There were many nice explorations of complementary colours on the recent Secrets of the Colour Rose course. Here is a little excerpt from the Blue Orange sharing which focuses on the presence and expression of these two colours in two different cultures, Japanese and American. I find it very interesting to notice cultural differences as I travel around the world and let me say at the start that I make no judgement on any of the things that I comment on. To me it is simply fascinating to see how we live colour in different ways in different places.
Communication and Community
The comparison started with two words: Communication (blue) and community (orange). Two words that share the same root and two themes which need the presence of the other to be meaningful. While orange is not a common colour in Japan the orange theme of togetherness is very strong there. For example it is normal in Japan to eat together as a group, sharing dishes and leaving the table only once everyone has finished. In Europe you order a dish just for you and, if it is an informal situation such as eating with fellow students at Dev Aura, typically you will leave the table when you are finished independently of anyone else at the table.
A further noticing about this orange energy around the meal table appeared later that same evening as I was out with some my organizer and some students. At one point we all raised our drinks to say “Kampai” (cheers) and I noticed my glass had failed to touch that of one of the other students’. As I made the effort to make contact before she drank I realized that my value on making individual contact with each person around the table comes from the more yellow individual centred consciousness of the European mind. In Japan the drawing together of the glasses into an orange cluster is already enough for everyone to feel included, it is not necessary to have ones own individuality acknowledged in this action.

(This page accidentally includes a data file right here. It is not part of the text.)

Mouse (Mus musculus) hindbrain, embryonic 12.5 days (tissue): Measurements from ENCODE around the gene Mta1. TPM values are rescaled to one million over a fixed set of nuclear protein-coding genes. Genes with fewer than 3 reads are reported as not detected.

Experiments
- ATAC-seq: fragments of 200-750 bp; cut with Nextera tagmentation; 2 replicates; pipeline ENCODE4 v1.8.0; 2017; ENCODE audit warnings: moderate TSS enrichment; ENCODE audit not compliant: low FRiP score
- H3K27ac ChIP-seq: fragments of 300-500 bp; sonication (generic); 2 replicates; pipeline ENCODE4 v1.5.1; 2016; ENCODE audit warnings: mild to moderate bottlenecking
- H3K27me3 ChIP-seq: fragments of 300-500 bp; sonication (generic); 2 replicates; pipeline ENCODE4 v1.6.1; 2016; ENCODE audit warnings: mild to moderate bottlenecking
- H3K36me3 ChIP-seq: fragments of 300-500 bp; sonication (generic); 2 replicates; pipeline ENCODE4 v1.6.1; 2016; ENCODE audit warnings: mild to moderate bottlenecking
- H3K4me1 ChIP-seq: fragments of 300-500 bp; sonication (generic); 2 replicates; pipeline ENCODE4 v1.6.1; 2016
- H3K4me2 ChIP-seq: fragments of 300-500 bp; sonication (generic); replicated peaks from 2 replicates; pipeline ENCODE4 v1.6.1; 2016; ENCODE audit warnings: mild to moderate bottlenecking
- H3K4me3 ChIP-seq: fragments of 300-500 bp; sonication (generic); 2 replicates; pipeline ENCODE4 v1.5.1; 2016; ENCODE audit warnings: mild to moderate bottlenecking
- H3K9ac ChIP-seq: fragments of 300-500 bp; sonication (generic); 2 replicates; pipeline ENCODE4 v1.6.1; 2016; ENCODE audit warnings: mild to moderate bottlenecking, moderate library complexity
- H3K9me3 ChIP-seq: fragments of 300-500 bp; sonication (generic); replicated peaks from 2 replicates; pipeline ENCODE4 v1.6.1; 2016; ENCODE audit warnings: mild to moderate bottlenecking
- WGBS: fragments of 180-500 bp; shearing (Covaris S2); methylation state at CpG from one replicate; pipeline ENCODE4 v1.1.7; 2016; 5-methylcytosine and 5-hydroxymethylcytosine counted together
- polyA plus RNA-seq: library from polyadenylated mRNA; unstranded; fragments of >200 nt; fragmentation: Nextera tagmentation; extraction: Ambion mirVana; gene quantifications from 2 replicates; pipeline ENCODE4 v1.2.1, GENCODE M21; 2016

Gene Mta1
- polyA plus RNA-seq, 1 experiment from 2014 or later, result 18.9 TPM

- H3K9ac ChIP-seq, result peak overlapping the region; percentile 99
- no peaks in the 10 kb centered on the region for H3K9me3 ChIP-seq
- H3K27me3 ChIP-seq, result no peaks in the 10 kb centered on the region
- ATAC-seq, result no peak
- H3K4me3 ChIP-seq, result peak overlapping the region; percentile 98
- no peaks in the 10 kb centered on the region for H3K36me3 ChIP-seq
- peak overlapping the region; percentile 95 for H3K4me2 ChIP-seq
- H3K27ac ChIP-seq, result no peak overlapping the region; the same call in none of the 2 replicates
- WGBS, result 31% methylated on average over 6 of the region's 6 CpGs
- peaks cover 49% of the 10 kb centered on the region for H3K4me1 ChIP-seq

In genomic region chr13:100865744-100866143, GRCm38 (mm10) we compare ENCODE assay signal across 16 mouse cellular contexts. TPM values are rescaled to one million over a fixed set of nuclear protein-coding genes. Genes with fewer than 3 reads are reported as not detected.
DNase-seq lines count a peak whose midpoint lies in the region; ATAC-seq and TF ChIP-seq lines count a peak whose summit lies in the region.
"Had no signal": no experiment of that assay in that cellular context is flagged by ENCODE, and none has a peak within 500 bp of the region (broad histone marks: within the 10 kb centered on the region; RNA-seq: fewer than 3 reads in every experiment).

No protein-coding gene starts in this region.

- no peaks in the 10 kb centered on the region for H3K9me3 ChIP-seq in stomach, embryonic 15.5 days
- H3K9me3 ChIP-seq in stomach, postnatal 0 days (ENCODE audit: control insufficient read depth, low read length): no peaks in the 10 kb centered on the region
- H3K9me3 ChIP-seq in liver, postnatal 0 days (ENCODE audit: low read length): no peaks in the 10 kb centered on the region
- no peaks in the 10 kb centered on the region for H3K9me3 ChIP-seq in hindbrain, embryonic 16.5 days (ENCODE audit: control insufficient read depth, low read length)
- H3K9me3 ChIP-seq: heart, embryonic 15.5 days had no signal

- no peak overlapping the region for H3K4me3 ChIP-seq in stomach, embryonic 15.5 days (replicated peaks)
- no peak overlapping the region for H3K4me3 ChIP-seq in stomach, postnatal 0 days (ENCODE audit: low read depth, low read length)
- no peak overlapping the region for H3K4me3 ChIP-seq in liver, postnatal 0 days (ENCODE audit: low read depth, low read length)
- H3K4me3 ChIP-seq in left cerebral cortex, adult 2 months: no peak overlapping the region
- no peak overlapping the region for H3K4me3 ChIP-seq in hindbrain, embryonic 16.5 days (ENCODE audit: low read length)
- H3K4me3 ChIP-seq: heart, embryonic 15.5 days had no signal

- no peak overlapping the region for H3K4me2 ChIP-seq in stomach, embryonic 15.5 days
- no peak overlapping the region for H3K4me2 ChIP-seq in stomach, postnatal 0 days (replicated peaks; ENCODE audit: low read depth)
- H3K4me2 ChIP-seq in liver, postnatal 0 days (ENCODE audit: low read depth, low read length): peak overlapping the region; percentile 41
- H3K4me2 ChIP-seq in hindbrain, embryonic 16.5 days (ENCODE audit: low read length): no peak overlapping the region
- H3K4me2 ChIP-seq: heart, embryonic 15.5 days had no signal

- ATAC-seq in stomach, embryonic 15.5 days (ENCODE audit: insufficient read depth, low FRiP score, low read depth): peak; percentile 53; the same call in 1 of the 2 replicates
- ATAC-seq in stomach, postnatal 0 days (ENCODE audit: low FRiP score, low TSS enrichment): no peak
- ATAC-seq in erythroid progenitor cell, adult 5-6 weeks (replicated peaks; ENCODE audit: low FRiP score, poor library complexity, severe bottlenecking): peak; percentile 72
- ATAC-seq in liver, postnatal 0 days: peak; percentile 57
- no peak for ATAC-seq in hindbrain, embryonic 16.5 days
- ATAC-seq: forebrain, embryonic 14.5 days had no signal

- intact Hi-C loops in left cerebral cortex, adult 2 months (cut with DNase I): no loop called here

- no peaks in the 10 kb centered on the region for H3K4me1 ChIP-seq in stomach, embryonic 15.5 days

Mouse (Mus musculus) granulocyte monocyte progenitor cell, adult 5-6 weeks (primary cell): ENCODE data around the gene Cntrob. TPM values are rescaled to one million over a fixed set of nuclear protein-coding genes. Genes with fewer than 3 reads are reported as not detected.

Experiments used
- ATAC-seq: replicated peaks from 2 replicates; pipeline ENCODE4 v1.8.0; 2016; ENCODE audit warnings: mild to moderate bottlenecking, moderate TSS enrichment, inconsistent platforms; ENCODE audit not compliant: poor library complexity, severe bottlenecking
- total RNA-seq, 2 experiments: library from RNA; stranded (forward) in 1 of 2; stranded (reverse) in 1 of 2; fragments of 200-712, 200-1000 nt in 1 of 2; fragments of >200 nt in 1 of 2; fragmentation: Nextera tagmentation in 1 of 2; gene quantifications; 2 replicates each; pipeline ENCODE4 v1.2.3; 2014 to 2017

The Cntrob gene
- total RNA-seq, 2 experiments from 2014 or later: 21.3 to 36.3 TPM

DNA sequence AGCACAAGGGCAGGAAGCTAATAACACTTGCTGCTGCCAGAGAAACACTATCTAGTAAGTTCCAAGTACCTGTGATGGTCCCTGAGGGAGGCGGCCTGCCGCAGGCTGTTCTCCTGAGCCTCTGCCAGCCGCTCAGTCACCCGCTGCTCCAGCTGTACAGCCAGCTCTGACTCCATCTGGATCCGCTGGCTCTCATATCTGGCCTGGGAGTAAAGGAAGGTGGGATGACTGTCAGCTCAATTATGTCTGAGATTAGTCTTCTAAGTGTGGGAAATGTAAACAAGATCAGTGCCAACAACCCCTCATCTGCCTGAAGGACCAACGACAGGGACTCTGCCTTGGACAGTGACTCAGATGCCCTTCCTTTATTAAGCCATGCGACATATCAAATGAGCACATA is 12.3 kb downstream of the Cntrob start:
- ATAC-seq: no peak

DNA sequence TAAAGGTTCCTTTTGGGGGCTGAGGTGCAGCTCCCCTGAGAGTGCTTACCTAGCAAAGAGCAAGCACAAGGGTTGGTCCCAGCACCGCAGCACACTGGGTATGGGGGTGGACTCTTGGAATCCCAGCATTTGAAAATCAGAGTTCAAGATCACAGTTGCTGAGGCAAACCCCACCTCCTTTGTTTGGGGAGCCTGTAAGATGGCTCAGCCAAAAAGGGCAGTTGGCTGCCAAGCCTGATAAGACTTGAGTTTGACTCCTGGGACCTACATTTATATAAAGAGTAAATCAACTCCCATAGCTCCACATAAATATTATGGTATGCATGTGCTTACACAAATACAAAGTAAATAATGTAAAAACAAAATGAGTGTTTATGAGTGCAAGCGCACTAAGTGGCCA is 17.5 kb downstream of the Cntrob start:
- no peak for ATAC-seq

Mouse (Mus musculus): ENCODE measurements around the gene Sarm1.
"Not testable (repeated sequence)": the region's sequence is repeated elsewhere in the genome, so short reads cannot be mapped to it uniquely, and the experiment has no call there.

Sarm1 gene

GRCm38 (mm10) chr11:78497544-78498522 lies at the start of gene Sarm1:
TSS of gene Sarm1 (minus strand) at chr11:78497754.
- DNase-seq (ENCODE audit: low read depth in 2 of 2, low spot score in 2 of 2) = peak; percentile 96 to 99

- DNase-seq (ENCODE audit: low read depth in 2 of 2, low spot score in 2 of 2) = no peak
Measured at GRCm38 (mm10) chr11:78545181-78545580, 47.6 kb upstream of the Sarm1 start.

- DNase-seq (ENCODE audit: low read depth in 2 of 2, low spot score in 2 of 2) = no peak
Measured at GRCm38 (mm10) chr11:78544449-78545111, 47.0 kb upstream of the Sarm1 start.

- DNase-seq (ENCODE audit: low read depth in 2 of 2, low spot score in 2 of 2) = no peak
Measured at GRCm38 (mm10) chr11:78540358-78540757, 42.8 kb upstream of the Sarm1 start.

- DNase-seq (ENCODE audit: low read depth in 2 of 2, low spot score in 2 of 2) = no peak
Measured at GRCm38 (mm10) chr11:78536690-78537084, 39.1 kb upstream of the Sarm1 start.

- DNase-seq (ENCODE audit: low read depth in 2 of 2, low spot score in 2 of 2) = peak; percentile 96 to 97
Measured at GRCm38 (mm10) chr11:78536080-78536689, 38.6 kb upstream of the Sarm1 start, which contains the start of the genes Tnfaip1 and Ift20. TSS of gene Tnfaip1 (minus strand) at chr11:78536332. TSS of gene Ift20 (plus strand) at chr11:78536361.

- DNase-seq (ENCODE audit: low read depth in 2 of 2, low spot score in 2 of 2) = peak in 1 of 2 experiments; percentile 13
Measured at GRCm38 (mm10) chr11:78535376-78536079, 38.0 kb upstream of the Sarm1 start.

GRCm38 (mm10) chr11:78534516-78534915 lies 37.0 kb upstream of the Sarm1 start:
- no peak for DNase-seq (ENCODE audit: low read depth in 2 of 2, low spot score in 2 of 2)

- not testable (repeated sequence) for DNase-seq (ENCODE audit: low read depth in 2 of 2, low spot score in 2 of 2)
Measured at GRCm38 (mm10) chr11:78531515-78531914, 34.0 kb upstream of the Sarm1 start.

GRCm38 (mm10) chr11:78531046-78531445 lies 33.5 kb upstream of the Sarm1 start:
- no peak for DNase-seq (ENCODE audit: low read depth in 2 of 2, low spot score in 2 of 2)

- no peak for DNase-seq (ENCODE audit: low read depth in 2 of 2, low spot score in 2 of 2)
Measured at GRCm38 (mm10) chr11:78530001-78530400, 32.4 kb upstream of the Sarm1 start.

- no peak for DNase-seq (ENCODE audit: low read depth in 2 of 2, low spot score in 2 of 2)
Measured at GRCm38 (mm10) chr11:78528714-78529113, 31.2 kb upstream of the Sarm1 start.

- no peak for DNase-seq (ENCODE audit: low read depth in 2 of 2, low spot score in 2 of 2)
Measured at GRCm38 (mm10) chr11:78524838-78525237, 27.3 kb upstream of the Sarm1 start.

Blue: Power of Voice
So, if orange is strong in Japan what about blue? Authority is a blue word and certainly authority is very strong in Japan. Hierarchies are everywhere, listening to those above you is very important, even the act of crossing an empty road waits on the red pedestrian light turning green.
Meanwhile what about blue in Japan? One example that is very striking to me is the freedom political parties have to use megaphones to fill public spaces with their communication. It is not restricted to busy places such as outside railway stations either, but can happen on quiet residential streets too. In Japan those in authority have a lot of permission to project their voice.
In the USA
I consider the USA a blue country and this is partly based on its International Dialing code being +1. B1 is the Blue Deep Magenta bottle: energy for communication. In the USA everyone is encouraged to speak up, to assert their wishes and rights. The blue is in the hands of the people. Yet this right to pursue your individual happiness by saying what YOU want (blue) seems to be set above any (orange) collective good.
And so I wondered where is the orange in the USA? And then an image came to my mind – prisoners in jumpsuits. Orange is the colour worn by those removed from society, those who have forfeited their right to a voice. What an interesting contrast.
– Oh well – a little more research shows that orange is mainly for transporting US prisoners … while in prison they wear a wider variety of colours. And of course there is surely a positive orange community energy in the USA too. I imagine small town America, counter culture communities, and many more … still the orange in prisons was such a strong idea I just had to write about it.